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  • There are those that see that it works for the early adaptors and some late adaptors, try it, never really put any emphasis into it, and then leave it

No one tool defines this better than Twitter. Do a search for recruiters on it and you will find A TON of them using it with the vast majority FAILING.

In fact, the majority of recruiters create a profile (without a picture, bio, etc) let three friends and five coworkers know about it then tweet a couple of their openings. When they don’t get any response (at this point make sure to read our previous post – ARE YOU A RECRUITER OR GLORIFIED ADMIN ASSISTANT?) they quit and say that it is a worthless tool and they never understood it.

I am not by any means the golden standard when it comes to recruiting with Twitter but I am sure as hell embarrassed by all of the recruiters out there who fail at it so miserably. If I can figure out some of the basics then surely you can as well.

With that in mind here are some ideas on how to not be an embarrassment to the recruitment community overall in your Twitter efforts:

DON’T JUST POST JOBS!!!! If all you do is post jobs DON’T expect anyone to give a rat’s backside about what you have to say. It’s ok to post SOME jobs but do it in an interesting way (ie DON’T just say, “We are hiring a sales person”)

Find and follow people that work in the functional area / industry / geographical area in which you recruit. You can find them any number of ways (including Twitter’s own search feature) but I think you get really good results by using Google:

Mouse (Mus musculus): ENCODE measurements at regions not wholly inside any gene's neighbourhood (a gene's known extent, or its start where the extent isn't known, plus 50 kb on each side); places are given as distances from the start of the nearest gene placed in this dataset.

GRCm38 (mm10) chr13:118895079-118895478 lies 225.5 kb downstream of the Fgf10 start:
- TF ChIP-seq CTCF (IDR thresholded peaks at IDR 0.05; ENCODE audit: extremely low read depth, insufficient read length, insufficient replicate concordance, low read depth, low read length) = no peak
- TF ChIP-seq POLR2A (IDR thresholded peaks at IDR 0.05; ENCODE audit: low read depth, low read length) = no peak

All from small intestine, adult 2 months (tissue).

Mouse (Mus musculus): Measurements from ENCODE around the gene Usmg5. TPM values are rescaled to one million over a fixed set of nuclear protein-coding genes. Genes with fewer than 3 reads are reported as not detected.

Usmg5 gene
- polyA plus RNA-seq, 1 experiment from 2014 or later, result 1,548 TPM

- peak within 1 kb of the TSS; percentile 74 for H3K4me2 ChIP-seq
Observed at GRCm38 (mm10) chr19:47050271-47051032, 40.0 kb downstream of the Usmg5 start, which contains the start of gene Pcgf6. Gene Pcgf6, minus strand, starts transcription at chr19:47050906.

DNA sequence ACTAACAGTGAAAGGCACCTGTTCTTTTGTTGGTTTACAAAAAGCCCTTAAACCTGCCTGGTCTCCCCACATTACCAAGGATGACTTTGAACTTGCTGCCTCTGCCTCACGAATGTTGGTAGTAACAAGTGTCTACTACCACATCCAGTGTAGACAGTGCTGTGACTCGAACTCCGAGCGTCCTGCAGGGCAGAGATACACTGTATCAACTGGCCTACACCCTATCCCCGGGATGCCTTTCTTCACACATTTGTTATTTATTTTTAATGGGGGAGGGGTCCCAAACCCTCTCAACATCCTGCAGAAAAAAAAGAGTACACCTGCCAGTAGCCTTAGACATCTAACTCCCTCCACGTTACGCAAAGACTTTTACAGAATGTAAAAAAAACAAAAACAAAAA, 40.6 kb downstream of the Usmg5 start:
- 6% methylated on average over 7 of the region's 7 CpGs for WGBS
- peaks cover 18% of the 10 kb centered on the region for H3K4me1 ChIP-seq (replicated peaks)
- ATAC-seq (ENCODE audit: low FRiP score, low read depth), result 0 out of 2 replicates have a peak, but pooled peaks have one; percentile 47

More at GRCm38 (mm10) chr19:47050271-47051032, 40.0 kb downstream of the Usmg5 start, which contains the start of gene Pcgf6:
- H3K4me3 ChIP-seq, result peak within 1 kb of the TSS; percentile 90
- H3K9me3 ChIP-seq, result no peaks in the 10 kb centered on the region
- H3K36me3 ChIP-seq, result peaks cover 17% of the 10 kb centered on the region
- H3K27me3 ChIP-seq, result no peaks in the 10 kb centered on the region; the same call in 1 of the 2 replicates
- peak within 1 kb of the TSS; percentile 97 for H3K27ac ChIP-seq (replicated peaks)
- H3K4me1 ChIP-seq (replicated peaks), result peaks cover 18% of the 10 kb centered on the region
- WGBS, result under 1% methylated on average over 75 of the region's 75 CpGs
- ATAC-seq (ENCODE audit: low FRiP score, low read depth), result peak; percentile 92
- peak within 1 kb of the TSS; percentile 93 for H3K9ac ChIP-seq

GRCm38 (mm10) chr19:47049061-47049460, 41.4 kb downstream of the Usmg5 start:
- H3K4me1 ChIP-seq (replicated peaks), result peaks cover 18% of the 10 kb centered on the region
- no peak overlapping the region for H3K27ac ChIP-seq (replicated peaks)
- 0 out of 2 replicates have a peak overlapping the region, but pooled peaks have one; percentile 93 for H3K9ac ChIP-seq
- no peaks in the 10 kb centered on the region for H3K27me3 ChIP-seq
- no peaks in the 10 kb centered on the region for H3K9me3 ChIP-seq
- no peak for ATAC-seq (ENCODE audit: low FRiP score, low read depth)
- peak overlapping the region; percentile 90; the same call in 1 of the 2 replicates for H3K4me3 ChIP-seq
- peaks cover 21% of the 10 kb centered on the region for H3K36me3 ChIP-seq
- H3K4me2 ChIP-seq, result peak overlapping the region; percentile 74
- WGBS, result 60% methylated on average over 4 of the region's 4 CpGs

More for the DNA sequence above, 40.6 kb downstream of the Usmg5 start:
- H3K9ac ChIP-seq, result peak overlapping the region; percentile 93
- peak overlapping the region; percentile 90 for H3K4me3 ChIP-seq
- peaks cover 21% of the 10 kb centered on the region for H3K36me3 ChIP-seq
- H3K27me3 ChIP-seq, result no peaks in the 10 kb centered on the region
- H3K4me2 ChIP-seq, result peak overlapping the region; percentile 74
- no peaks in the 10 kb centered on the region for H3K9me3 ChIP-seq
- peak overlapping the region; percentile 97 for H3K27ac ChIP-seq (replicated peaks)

• site:twitter.com intitle:on “CITY OR STATE” “KEYWORD(S)” -jobs -job An example would be site:twitter.com intitle:on “Los Angeles” (“software engineer” OR “software developer”) AND (“java” OR “j2ee”) -jobs -job
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  • site:twitter.com intitle:”on twitter” “bio * * “KEYWORD(S)” AND “location * LOCATION(S)” An example would be site:twitter.com intitle:”on twitter” “bio * * “software engineer” AND “location * (tn OR tennessee OR nashville)
    sss
  • You can also search for lists of people (for more on Twitter Lists click here) by using site:twitter.com “KEYWORD(S)” inurl:lists KEYWORD An example would be using site:twitter.com “software engineer” inurl:lists (“microsoft” OR “google”)

Participate in the conversation. Mention people, answer questions, ask questions, participate in chats, start chats, JUST DO SOMETHING TO INVOLVE YOURSELF!

Use and search on hashtags. A hashtag on Twitter (#KEYWORD) is pure gold (well maybe more like platinum) and can help get your message out there or find the best people to talk too about any topic you like. For more on what hashtags are and how to use them click here and here.

Develop a QUALITY following. You can have the world’s most interesting things to say but if no one is following you to read it why even put forth the effort. Developing a QUALITY following is by far (at least in my opinion) the most difficult thing but working towards it can pay off huge in the long run. 

Stay in the know. Twitter (as is all social media) is an ever-changing tool and the only way to keep up to speed with best practices, how to use it, how to be succesful, etc is to keep up with what the experts are saying.

To help you get started (and to allow you to dive deeper with Twitter) here are some articles to help out:

 Until next time – good hunting and good luck!